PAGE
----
The principle of entropic recoil, they said, also could be applied by using various types of porous membranes and ceramic filters, as well as nanofabricated sieves. The technique could also be applied to proteins and other polymers, they added.

The paper in Analytical Chemistry is titled "Entropic Recoil Separation of Long DNA Molecules." The research was funded by the National Institutes of Health. CNF is supported by the National Science Foundation.

Bill Steele | Cornell News
Further information:
http://www.hgc.cornell.edu/index.html
http://www.news.cornell.edu/releases/May02/entropic.ws.html
http://www.news.cornell.edu/releases/Sept02/One_step_separation.avi

More articles from Life Sciences:

nachricht Cells migrate collectively by intermittent bursts of activity
30.09.2016 | Aalto University

nachricht The structure of the BinAB toxin revealed: one small step for Man, a major problem for mosquitoes!
30.09.2016 | CNRS (Délégation Paris Michel-Ange)

All articles from Life Sciences >>>

The most recent press releases about innovation >>>

Die letzten 5 Focus-News des innovations-reports im Überblick:

Im Focus: First-Ever 3D Printed Excavator Project Advances Large-Scale Additive Manufacturing R&D

Heavy construction machinery is the focus of Oak Ridge National Laboratory’s latest advance in additive manufacturing research. With industry partners and university students, ORNL researchers are designing and producing the world’s first 3D printed excavator, a prototype that will leverage large-scale AM technologies and explore the feasibility of printing with metal alloys.

Increasing the size and speed of metal-based 3D printing techniques, using low-cost alloys like steel and aluminum, could create new industrial applications...

Im Focus: New welding process joins dissimilar sheets better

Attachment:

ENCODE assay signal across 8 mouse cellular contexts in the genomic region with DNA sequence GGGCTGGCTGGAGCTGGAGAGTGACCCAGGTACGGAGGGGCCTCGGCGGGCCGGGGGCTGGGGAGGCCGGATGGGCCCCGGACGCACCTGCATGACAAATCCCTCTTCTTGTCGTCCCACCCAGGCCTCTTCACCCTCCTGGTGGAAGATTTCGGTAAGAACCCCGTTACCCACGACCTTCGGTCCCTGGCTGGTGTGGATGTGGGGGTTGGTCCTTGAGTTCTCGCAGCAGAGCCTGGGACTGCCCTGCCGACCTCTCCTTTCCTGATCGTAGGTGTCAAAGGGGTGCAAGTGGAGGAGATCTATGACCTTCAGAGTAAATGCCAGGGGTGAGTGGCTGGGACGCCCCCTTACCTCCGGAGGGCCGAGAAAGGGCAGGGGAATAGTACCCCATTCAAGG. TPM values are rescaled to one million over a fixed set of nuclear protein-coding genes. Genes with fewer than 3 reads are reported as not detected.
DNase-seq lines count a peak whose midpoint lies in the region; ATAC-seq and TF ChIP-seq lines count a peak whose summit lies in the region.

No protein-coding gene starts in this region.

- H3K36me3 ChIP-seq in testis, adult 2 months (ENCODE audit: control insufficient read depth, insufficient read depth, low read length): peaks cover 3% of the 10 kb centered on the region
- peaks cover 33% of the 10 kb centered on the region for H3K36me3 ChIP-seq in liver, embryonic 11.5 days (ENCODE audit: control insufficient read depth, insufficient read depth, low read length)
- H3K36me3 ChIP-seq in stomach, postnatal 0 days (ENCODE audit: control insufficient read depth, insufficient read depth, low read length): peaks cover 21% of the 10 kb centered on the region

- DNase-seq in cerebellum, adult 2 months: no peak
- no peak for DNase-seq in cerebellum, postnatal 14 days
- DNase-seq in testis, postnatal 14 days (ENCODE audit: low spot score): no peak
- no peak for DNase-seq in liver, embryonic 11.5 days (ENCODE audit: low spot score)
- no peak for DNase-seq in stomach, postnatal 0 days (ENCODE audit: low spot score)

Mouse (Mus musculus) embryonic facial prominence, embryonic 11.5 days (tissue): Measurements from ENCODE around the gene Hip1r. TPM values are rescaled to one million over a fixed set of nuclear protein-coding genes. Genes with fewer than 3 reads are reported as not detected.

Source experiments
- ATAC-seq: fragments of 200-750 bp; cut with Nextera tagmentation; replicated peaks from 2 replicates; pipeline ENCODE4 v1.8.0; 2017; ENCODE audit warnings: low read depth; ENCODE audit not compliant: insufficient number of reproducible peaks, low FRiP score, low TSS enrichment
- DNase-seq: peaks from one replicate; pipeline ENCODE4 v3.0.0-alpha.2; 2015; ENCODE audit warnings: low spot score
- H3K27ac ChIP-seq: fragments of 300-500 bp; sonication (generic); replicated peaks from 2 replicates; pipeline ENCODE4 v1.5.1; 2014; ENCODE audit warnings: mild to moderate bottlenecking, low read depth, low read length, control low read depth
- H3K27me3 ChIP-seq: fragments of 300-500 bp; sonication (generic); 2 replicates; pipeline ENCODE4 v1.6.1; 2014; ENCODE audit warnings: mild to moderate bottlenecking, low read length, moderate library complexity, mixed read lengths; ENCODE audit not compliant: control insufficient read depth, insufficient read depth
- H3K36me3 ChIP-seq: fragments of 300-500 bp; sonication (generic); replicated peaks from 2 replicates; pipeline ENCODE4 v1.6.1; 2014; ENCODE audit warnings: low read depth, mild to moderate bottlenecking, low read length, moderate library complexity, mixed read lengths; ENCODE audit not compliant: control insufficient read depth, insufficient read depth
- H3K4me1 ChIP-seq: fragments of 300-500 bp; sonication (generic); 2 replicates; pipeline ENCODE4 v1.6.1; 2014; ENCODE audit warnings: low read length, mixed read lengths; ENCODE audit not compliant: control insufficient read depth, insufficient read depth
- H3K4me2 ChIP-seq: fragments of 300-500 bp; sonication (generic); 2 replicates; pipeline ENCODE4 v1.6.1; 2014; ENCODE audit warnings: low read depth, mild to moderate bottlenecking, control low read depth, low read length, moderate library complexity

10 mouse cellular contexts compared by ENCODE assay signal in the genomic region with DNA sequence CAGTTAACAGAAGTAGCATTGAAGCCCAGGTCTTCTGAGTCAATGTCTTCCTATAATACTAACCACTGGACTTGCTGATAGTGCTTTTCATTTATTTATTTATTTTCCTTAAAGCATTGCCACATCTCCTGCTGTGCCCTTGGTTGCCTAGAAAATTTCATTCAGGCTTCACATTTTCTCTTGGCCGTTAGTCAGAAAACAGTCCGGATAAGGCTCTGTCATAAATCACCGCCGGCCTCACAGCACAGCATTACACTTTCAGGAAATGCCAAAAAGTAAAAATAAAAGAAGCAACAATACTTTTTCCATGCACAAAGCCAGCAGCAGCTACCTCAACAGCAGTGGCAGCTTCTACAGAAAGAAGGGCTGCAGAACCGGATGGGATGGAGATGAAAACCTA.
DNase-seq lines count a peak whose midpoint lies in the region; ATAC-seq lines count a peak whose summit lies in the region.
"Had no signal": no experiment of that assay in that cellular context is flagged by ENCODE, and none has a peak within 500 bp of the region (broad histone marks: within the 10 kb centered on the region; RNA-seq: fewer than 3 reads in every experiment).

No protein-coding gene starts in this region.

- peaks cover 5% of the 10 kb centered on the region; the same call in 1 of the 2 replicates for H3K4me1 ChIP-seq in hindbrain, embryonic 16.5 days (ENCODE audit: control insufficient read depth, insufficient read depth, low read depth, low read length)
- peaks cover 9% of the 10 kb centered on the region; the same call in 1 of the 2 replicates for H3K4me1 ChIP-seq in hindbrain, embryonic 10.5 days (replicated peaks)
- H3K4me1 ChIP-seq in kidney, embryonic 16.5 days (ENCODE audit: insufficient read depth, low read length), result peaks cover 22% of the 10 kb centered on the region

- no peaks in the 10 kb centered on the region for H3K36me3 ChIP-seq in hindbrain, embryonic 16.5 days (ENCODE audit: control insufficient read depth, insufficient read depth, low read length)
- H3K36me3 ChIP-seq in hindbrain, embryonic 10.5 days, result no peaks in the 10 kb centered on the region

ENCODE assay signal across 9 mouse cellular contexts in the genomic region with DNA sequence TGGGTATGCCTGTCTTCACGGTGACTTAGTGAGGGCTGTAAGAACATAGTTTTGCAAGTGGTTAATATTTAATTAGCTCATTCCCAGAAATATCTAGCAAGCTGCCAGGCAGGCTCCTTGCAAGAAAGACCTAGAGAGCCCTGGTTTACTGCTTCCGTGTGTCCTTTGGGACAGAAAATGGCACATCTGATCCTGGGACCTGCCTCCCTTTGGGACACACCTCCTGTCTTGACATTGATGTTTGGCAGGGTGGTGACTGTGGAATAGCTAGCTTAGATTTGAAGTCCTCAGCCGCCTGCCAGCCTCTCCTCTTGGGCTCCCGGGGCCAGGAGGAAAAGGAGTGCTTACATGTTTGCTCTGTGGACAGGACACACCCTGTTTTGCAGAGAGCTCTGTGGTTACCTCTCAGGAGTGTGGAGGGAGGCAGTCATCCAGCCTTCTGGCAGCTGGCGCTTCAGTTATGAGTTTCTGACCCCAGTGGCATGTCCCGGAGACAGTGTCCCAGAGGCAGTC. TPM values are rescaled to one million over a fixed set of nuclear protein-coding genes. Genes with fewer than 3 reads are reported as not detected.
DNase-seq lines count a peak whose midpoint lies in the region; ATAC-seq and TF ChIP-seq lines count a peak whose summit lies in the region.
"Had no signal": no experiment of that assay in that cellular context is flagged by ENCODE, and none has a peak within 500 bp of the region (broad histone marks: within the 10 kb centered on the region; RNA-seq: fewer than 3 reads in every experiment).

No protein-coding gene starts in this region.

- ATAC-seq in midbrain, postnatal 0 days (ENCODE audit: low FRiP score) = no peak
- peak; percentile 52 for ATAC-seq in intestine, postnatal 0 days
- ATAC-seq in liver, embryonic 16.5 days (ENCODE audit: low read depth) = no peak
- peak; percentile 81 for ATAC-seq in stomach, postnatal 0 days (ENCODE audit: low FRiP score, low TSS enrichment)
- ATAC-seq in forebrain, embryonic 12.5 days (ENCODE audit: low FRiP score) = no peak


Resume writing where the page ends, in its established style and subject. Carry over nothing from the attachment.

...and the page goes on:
Friction stir welding is a still-young and thus often unfamiliar pressure welding process for joining flat components and semi-finished components made of light metals.
Scientists at the University of Stuttgart have now developed two new process variants that will considerably expand the areas of application for friction stir welding.
Technologie-Lizenz-Büro (TLB) GmbH supports the University of Stuttgart in patenting and marketing its innovations.

Friction stir welding is a still-young and thus often unfamiliar pressure welding process for joining flat components and semi-finished components made of...

Im Focus: First quantum photonic circuit with electrically driven light source

Optical quantum computers can revolutionize computer technology. A team of researchers led by scientists from Münster University and KIT now succeeded in putting a quantum optical experimental set-up onto a chip. In doing so, they have met one of the requirements for making it possible to use photonic circuits for optical quantum computers.

Optical quantum computers are what people are pinning their hopes on for tomorrow’s computer technology – whether for tap-proof data encryption, ultrafast...

Im Focus: OLED microdisplays in data glasses for improved human-machine interaction

The Fraunhofer Institute for Organic Electronics, Electron Beam and Plasma Technology FEP has been developing various applications for OLED microdisplays based on organic semiconductors. By integrating the capabilities of an image sensor directly into the microdisplay, eye movements can be recorded by the smart glasses and utilized for guidance and control functions, as one example. The new design will be debuted at Augmented World Expo Europe (AWE) in Berlin at Booth B25, October 18th – 19th.

“Augmented-reality” and “wearables” have become terms we encounter almost daily. Both can make daily life a little simpler and provide valuable assistance for...

Im Focus: Artificial Intelligence Helps in the Discovery of New Materials

With the help of artificial intelligence, chemists from the University of Basel in Switzerland have computed the characteristics of about two million crystals made up of four chemical elements. The researchers were able to identify 90 previously unknown thermodynamically stable crystals that can be regarded as new materials. They report on their findings in the scientific journal Physical Review Letters.

Elpasolite is a glassy, transparent, shiny and soft mineral with a cubic crystal structure. First discovered in El Paso County (Colorado, USA), it can also be...

All Focus news of the innovation-report >>>

Anzeige

Anzeige

Event News

Call for Paper – Panacea Green Infrastructure?

30.09.2016 | Event News

HLF: From an experiment to an establishment

29.09.2016 | Event News

European Health Forum Gastein 2016 kicks off today

28.09.2016 | Event News

 
Latest News

First-Ever 3D Printed Excavator Project Advances Large-Scale Additive Manufacturing R&D

30.09.2016 | Materials Sciences

New Technique for Finding Weakness in Earth’s Crust

30.09.2016 | Earth Sciences

Cells migrate collectively by intermittent bursts of activity

30.09.2016 | Life Sciences

VideoLinks
B2B-VideoLinks
More VideoLinks >>>